#Resist

five out of five stars

(Full disclosure: I received a free copy of this book for review from the publisher, as well as an electronic ARC on Edelweiss.)

Humanity continues to kill, to massacre, to persecute, with increased ruthlessness. Before eyes that are increasingly indifferent, passive. When not complicit. There’s no pity for the elderly, for women, for children. There’s no pity for anyone anymore. Man is wolf to man, today as much as – and more than – yesterday.

The older generations seem to have learned very little; the new ones don’t seem to want to learn any more. Wars continue to sow slaughter. Behind the barbed wire of new concentration camps, it has gone one; humanity has gone on being suppressed.

Most of all, this book aims to be – attempts to be – a contribution to the just “revolt” on behalf of those who feel like they can’t, in spite of everything, resign themselves to a monstrous, terrifying reality. Those who believe they must still and always “resist.”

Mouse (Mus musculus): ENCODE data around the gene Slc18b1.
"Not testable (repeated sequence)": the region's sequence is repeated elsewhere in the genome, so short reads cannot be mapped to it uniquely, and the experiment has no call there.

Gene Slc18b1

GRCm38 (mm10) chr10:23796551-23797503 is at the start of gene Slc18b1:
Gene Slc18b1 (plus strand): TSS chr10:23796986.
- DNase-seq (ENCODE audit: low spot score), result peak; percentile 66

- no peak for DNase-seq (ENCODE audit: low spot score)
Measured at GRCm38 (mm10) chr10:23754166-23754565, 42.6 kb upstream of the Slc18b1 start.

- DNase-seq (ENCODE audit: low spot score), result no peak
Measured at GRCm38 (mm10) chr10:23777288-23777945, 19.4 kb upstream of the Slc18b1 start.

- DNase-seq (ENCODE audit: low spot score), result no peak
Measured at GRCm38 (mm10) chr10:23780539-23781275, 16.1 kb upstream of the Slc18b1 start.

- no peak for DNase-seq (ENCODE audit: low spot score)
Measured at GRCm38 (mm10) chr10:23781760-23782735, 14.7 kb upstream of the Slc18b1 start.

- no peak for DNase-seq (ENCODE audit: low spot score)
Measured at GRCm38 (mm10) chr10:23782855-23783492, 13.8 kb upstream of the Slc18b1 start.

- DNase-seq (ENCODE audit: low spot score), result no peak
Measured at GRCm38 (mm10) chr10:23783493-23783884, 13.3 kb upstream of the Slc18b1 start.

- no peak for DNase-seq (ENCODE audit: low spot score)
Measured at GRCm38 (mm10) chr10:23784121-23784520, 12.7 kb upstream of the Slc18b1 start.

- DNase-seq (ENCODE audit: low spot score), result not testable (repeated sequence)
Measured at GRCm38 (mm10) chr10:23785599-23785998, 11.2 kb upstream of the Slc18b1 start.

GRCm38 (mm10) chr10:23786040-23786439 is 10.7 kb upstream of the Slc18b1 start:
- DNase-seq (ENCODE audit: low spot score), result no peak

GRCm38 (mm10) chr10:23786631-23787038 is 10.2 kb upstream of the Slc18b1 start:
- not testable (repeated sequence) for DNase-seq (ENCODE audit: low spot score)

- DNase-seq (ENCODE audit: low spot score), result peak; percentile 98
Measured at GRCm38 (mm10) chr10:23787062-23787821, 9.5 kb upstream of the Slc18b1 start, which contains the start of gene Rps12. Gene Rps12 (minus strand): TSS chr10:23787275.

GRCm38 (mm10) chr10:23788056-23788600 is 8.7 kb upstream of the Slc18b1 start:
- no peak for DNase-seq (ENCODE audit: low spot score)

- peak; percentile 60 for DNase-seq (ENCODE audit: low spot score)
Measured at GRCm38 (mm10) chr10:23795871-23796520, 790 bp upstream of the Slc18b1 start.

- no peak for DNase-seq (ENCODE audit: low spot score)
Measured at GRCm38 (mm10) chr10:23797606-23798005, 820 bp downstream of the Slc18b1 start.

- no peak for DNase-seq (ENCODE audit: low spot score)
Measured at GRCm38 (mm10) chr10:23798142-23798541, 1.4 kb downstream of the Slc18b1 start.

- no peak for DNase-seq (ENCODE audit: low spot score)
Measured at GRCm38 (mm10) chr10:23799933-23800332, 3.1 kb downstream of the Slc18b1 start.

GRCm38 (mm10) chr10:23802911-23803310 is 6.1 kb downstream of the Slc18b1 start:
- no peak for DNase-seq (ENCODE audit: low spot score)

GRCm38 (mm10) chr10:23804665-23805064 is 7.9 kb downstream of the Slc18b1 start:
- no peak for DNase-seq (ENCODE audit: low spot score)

– Arturo Benvenuti, “Without Words”

Born in 1923, Arturo Benvenuti – poet, painter, researcher, accountant, and banker – was just a young man during World War II. Yet his lack of civil engagement haunted him for decades, and the feelings of guilt and powerlessness – reflected in his poetry – eventually proved the impetus for the KZ Project.